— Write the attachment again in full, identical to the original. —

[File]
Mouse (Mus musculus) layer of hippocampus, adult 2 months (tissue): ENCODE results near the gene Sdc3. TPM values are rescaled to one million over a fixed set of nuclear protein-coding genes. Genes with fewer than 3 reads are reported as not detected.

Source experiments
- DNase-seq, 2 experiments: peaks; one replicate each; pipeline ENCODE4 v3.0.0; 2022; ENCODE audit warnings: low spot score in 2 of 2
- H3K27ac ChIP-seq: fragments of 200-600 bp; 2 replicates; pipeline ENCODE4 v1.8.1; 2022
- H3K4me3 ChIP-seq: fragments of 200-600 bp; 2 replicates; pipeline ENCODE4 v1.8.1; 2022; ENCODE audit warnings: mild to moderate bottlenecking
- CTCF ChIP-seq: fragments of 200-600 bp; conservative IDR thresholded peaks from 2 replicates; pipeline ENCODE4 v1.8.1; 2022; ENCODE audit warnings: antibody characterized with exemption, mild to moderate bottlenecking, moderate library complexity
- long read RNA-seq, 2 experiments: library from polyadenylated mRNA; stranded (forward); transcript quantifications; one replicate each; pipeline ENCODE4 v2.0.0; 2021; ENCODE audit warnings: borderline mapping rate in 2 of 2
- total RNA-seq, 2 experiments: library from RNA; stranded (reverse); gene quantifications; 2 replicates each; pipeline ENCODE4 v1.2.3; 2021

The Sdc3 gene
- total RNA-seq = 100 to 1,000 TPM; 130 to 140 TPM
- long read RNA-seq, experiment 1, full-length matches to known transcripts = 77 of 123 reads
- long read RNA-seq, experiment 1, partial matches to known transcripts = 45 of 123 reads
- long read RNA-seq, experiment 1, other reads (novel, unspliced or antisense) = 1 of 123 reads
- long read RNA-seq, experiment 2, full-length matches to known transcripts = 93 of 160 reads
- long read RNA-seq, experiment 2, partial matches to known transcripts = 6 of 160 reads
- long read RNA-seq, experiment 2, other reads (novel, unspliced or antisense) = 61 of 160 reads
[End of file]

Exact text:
Mouse (Mus musculus) layer of hippocampus, adult 2 months (tissue): ENCODE results near the gene Sdc3. TPM values are rescaled to one million over a fixed set of nuclear protein-coding genes. Genes with fewer than 3 reads are reported as not detected.

Source experiments
- DNase-seq, 2 experiments: peaks; one replicate each; pipeline ENCODE4 v3.0.0; 2022; ENCODE audit warnings: low spot score in 2 of 2
- H3K27ac ChIP-seq: fragments of 200-600 bp; 2 replicates; pipeline ENCODE4 v1.8.1; 2022
- H3K4me3 ChIP-seq: fragments of 200-600 bp; 2 replicates; pipeline ENCODE4 v1.8.1; 2022; ENCODE audit warnings: mild to moderate bottlenecking
- CTCF ChIP-seq: fragments of 200-600 bp; conservative IDR thresholded peaks from 2 replicates; pipeline ENCODE4 v1.8.1; 2022; ENCODE audit warnings: antibody characterized with exemption, mild to moderate bottlenecking, moderate library complexity
- long read RNA-seq, 2 experiments: library from polyadenylated mRNA; stranded (forward); transcript quantifications; one replicate each; pipeline ENCODE4 v2.0.0; 2021; ENCODE audit warnings: borderline mapping rate in 2 of 2
- total RNA-seq, 2 experiments: library from RNA; stranded (reverse); gene quantifications; 2 replicates each; pipeline ENCODE4 v1.2.3; 2021

The Sdc3 gene
- total RNA-seq = 100 to 1,000 TPM; 130 to 140 TPM
- long read RNA-seq, experiment 1, full-length matches to known transcripts = 77 of 123 reads
- long read RNA-seq, experiment 1, partial matches to known transcripts = 45 of 123 reads
- long read RNA-seq, experiment 1, other reads (novel, unspliced or antisense) = 1 of 123 reads
- long read RNA-seq, experiment 2, full-length matches to known transcripts = 93 of 160 reads
- long read RNA-seq, experiment 2, partial matches to known transcripts = 6 of 160 reads
- long read RNA-seq, experiment 2, other reads (novel, unspliced or antisense) = 61 of 160 reads